SAN JOSE, CALIF. Atmel Corp. has taken the wraps off its 64-Mbit DataFlash memory, the AT45DB642, and promises 128- and 256-Mbit parts will follow. Applications for high-density flash memory include MP3 players, digital cameras, cellular phones with Internet access, memory cards, palmtop computers and PDAs, said Richard De Caro, director of marketing for DataFlash products.
The 64-Mbit offering is a dual-interface flash memory that melds dedicated serial and parallel interfaces into a single device. The dual-interface architecture permits the DataFlash to reside on two distinct system buses and allows interoperability between the DataFlash and multiple processors and controllers, Atmel said.
For example, De Caro said the dual-interface architecture allows DataFlash to communicate serially with a DSP to store processed voice and text data while the parallel interface communicates with a microcontroller to send display data to an LCD.
"The dual interface of the DataFlash is valuable because the parallel ports on the DSP need to be used for other functions," he added, "so the serial interface of the DataFlash offloads the necessity of sharing parallel ports and reduces overall system overhead."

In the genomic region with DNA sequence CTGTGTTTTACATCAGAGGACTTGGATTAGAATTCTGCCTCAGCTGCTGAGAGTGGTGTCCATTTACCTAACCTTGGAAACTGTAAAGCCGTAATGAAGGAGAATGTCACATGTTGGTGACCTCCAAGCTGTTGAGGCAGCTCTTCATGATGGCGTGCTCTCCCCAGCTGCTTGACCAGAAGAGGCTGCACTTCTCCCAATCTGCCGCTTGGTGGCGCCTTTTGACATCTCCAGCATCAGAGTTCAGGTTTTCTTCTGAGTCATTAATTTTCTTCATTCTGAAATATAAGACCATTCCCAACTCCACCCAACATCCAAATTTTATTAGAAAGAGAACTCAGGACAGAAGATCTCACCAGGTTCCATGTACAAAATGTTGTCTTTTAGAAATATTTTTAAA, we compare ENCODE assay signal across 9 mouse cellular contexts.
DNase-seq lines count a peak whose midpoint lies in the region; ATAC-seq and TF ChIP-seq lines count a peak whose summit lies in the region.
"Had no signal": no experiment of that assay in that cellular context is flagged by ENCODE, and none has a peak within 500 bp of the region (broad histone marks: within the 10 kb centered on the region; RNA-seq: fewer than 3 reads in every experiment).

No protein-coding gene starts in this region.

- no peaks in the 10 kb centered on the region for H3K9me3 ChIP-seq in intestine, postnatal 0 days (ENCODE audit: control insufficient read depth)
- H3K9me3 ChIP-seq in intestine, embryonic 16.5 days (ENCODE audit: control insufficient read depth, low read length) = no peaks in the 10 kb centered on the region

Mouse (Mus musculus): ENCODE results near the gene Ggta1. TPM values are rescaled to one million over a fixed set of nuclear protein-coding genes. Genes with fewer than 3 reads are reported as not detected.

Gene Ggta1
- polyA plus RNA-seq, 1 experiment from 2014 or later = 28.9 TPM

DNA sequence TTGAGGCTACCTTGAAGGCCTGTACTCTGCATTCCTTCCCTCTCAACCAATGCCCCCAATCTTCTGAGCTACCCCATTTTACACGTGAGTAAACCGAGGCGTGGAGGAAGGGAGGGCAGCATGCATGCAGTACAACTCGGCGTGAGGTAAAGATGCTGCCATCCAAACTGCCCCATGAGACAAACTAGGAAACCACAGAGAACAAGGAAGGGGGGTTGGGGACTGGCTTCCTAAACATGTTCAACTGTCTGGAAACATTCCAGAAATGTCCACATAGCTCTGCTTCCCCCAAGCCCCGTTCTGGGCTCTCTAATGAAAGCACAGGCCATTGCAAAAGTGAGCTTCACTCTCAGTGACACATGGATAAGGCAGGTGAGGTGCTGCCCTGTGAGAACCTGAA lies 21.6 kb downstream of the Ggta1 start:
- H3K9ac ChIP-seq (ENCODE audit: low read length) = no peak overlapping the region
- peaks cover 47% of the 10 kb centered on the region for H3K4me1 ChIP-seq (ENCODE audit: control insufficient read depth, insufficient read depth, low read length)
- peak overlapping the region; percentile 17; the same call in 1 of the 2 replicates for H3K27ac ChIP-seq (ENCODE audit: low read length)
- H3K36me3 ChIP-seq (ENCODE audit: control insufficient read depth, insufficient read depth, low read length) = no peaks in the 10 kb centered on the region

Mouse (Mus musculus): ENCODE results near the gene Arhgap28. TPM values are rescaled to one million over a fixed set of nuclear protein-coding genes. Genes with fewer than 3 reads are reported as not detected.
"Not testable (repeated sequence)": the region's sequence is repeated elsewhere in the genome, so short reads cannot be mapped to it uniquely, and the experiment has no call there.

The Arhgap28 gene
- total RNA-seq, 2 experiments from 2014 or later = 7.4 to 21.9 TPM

De Caro said the memory architecture features extremely small page sizes and dual internal SRAM buffers. "It offers much of the flexibility of an E2PROM while maintaining the cost advantages of flash," he said. The size of the software drivers for the DataFlash can be 25 to 40 percent smaller than those necessary for other flash solutions, according to the company.
The 64-Mbit DataFlash is being manufactured on Atmel's 0.25-micron CMOS process but will transition to an 0.18-micron process in 2001. The device is offered in a 40-lead thin small-outline package in both commercial and industrial temperature ranges. Devices operate from a single 2.7-volt-only power supply. Next-generation devices will operate from a single 1.8-V supply.
The 64-Mbit flash is priced from $28.80 in 1,000-piece quantities.
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EETInfo No. 613